That feeling when your little baby nonprofit is applying for its first grant, and you meant to get everything done in good time, but were waylaid by a terrible, horrible, no good, very bad cold, not to mention alarums and excursions at the children’s school necessitating many serious conversations and a whole lot of extra driving, and then your spouse is felled by the selfsame cold, and so you call to ask on the day of the deadline whether a wee little extension might be possible, and are informed sadly, no, it is not, that the grant very much does have to absolutely be in by 11:45 p.m. today, so sorry, and today is a day with rolling deadlines and urgent appointments and you do have a day job (and the students are e-mailing asking about FRIDAY’S assignment, and don’t they understand that it is only TUESDAY now, and we have a WHOLE CLASS between now and Friday), so you finally get to working on the grant in your first free minutes of the day, at 10 p.m. at night, thinking well, this won’t take very long, because you’re mostly just checking over other peoples’ good work, but it turns out that you don’t have access to the file (and yes, this is one reason why I often curse Google & its shared docs), but thank all the gods and little fishes that the owner of the file is awake, and has put her munchkins to bed, and is back on the computer checking if you need anything else and can give you access, and then between the two of you, you manage to find all the little things that need to be fixed (it turned out that the attachments she uploaded previously didn’t get saved in the application, so she had to upload them all again), and at 11:41, you read the message from her that it’s done, it’s in, you can both go to bed (and get up at 7 a.m. with the kiddos up and out the door to school)…



Innovative food course, last fall

I meant to post about this last fall, but in the harried I didn’t manage it, but better late than never, and I just want to say that it was a pleasure and a privilege being part of Professor Anna Guevarra‘s innovative food course.

Honestly, when I saw what she was doing, I was both impressed and a little jealous that I hadn’t thought of doing something like that — you totally could, on the literature front, as well as with the sociology approach she takes, using food as a way in to cultural conversations and analysis. Although it’s also a lot of work, how she does it, and I’d need to do a lot of prep to be able to do it nearly as well — maybe someday!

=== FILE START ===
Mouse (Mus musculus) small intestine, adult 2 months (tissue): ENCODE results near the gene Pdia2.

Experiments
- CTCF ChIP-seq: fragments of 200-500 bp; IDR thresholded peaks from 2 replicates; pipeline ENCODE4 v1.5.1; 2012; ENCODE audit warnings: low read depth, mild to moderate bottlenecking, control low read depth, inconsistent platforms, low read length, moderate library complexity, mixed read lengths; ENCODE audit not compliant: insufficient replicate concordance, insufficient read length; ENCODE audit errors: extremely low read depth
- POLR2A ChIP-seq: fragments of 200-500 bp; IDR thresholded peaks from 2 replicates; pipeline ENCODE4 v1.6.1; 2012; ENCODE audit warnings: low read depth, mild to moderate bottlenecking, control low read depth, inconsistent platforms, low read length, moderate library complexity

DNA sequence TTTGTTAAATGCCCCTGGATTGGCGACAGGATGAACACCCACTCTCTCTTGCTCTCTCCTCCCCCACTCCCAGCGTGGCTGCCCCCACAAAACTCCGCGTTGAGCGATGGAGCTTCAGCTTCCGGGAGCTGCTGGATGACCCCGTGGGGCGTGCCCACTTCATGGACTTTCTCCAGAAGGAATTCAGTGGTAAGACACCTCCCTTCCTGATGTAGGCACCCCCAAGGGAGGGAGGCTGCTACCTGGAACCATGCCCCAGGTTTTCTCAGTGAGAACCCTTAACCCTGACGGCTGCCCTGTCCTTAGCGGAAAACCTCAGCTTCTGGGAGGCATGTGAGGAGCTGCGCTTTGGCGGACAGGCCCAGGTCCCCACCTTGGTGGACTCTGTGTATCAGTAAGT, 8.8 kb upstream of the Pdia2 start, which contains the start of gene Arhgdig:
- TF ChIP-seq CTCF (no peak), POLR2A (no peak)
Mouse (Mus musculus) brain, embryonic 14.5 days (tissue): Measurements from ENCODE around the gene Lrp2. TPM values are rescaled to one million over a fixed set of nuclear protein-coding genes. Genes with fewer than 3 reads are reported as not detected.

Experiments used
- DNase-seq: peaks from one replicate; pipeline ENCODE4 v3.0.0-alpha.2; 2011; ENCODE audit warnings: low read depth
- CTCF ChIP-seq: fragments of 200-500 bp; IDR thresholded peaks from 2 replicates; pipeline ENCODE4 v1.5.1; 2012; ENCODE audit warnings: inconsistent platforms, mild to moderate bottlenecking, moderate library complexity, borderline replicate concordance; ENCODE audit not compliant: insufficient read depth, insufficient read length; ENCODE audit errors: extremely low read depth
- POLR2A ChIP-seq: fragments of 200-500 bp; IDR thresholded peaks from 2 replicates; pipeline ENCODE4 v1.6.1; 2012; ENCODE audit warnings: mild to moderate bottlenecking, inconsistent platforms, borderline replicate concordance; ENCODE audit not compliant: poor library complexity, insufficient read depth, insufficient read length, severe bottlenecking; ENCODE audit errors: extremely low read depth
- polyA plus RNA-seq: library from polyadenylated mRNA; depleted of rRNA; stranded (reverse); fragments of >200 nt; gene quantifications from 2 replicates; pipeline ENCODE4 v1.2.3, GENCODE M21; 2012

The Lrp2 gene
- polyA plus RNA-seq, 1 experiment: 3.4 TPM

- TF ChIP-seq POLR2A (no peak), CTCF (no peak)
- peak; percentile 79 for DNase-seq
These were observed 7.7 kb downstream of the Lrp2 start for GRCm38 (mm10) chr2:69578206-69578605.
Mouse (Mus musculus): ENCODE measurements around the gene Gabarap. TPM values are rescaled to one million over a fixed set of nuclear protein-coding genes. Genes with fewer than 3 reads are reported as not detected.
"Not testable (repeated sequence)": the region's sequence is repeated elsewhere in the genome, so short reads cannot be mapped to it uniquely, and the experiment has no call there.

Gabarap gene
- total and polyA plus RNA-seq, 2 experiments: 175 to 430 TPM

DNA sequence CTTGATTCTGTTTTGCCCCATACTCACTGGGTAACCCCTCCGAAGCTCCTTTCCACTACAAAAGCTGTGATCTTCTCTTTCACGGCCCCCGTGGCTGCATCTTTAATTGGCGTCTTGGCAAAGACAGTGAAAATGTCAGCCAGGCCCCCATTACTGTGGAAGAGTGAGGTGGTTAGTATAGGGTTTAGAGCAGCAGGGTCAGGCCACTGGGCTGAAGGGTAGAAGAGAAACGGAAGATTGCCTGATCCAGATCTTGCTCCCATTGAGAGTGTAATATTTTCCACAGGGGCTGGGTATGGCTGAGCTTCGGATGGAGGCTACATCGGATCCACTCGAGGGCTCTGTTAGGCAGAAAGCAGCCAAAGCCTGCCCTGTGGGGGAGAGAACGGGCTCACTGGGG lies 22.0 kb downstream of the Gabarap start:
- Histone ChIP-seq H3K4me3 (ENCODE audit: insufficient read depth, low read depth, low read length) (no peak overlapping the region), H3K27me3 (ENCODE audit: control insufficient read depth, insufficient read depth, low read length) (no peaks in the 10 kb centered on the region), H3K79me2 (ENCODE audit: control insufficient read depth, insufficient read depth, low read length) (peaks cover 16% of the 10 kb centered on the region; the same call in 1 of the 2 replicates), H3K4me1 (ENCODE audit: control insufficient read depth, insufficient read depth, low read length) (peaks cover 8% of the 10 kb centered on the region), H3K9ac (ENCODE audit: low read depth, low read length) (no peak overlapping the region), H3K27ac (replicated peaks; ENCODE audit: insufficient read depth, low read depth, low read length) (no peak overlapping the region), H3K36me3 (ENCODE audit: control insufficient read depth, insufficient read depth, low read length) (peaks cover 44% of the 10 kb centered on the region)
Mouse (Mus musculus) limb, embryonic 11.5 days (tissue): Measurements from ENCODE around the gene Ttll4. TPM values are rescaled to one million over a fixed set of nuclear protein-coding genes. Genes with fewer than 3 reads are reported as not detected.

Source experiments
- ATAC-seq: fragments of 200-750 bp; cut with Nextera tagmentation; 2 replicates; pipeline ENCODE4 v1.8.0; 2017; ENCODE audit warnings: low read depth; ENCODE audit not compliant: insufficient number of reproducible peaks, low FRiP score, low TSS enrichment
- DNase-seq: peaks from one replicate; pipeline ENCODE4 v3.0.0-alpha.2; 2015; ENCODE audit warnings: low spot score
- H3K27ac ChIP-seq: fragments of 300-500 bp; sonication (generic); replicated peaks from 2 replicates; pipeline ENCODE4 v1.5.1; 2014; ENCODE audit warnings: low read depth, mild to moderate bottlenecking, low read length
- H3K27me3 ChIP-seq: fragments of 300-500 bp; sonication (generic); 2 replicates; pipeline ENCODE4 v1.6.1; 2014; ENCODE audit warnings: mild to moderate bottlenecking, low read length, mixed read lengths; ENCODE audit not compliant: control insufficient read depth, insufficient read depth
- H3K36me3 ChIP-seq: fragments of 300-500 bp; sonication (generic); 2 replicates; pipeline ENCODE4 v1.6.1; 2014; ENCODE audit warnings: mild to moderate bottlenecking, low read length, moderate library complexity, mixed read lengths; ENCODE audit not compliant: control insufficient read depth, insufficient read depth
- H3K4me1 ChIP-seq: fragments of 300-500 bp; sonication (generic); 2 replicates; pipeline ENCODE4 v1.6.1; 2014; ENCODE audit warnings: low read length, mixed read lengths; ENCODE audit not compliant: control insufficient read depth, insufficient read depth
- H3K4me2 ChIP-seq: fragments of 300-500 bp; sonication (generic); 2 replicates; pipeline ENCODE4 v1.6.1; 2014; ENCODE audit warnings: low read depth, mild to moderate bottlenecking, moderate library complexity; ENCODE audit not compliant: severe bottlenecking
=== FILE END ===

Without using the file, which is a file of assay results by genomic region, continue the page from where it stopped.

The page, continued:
Structurally, it’s set up really well; she spends part of the class on the more academic side, and then part of it with students cooking and serving food from different cuisines, then connecting that to the lecture and readings.

Just a terrific model, and I’d love to see more of this kind of teaching in the academy generally; I think the students get so much out of the real world, concrete manifestation of what can otherwise be rather abstract ideas. And of course, they get to eat delicious food, which is never a bad thing!

Sunday (Monday) dinner: broccoli and ginger-garlic chicken

Our Sunday dinner was a little harried this week, because I was still sick on Sunday, so we pushed it to Monday since there wasn’t school, and then I forgot that Kavi had an orthodontist appointment, plus I was finally making good progress on my revision after much procrastination, and Kavi was super-tired, so we ended up pulling back on the planned menu, skipping the roti and the roasted broccoli / cauliflower I had planned, and just having Kevin and Anand cook steamed broccoli to go with ginger-garlic chicken.

But Anand prepped broccoli for the first time, and also cut up chicken for the first time, and even seasoned the ginger-garlic chicken too. And we sat down and lit a few candles and ate together for at least 15 minutes, and even played a game of Geography over dinner, and we had the mango pudding that Kavi and I made on Saturday, so I’m going to call it success.


Naming things is HARD

We are having serious naming difficulties for this comic. So we want a name that exemplifies the comic and is available as a URL (that is ideally easy to say, remember, and type).

The basic setting of the comic is Adventure Town — a village of retired adventurers, who are sort of like a tourist trap? They live on the crossroads between various dangerous realms, and adventurers are always coming through, seeking their fortune, and the villagers are happy to feed them, put them up for the night, sell them gear and maps that are guaranteed to lead them to the very best treasure, or your money back (assuming you survive). The overall tone is light and sardonic.

The problem is that Adventure Town is a) too close to Adventure Time as a name, and a) not available anyway. Adventure Village isn’t great either. And apparently Margaret and I just suck at naming, as we haven’t come up with ANYTHING decent, never mind the URL issues. Brainstorming help???


Love is slicing eight onions